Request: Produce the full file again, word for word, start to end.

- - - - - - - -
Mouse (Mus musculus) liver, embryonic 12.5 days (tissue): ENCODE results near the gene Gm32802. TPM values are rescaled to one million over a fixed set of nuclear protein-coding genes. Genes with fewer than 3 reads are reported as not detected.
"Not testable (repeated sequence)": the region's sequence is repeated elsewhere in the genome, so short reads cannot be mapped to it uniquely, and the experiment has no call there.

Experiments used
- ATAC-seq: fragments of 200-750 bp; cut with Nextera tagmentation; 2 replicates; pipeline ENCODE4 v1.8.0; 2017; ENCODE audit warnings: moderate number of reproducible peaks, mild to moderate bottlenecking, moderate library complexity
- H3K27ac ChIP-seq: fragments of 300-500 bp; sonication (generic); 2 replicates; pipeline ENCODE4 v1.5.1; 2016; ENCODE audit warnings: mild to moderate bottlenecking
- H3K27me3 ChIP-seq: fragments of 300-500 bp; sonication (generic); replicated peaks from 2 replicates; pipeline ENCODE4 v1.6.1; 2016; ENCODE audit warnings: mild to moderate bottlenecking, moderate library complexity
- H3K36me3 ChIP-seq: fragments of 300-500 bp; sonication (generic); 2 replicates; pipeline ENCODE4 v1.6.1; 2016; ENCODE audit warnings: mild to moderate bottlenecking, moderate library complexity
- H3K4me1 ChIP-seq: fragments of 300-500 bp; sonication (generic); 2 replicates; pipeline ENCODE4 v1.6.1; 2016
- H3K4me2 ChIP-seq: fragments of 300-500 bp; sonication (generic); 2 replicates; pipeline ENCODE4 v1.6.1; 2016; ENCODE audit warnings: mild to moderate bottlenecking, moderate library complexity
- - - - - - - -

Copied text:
Mouse (Mus musculus) liver, embryonic 12.5 days (tissue): ENCODE results near the gene Gm32802. TPM values are rescaled to one million over a fixed set of nuclear protein-coding genes. Genes with fewer than 3 reads are reported as not detected.
"Not testable (repeated sequence)": the region's sequence is repeated elsewhere in the genome, so short reads cannot be mapped to it uniquely, and the experiment has no call there.

Experiments used
- ATAC-seq: fragments of 200-750 bp; cut with Nextera tagmentation; 2 replicates; pipeline ENCODE4 v1.8.0; 2017; ENCODE audit warnings: moderate number of reproducible peaks, mild to moderate bottlenecking, moderate library complexity
- H3K27ac ChIP-seq: fragments of 300-500 bp; sonication (generic); 2 replicates; pipeline ENCODE4 v1.5.1; 2016; ENCODE audit warnings: mild to moderate bottlenecking
- H3K27me3 ChIP-seq: fragments of 300-500 bp; sonication (generic); replicated peaks from 2 replicates; pipeline ENCODE4 v1.6.1; 2016; ENCODE audit warnings: mild to moderate bottlenecking, moderate library complexity
- H3K36me3 ChIP-seq: fragments of 300-500 bp; sonication (generic); 2 replicates; pipeline ENCODE4 v1.6.1; 2016; ENCODE audit warnings: mild to moderate bottlenecking, moderate library complexity
- H3K4me1 ChIP-seq: fragments of 300-500 bp; sonication (generic); 2 replicates; pipeline ENCODE4 v1.6.1; 2016
- H3K4me2 ChIP-seq: fragments of 300-500 bp; sonication (generic); 2 replicates; pipeline ENCODE4 v1.6.1; 2016; ENCODE audit warnings: mild to moderate bottlenecking, moderate library complexity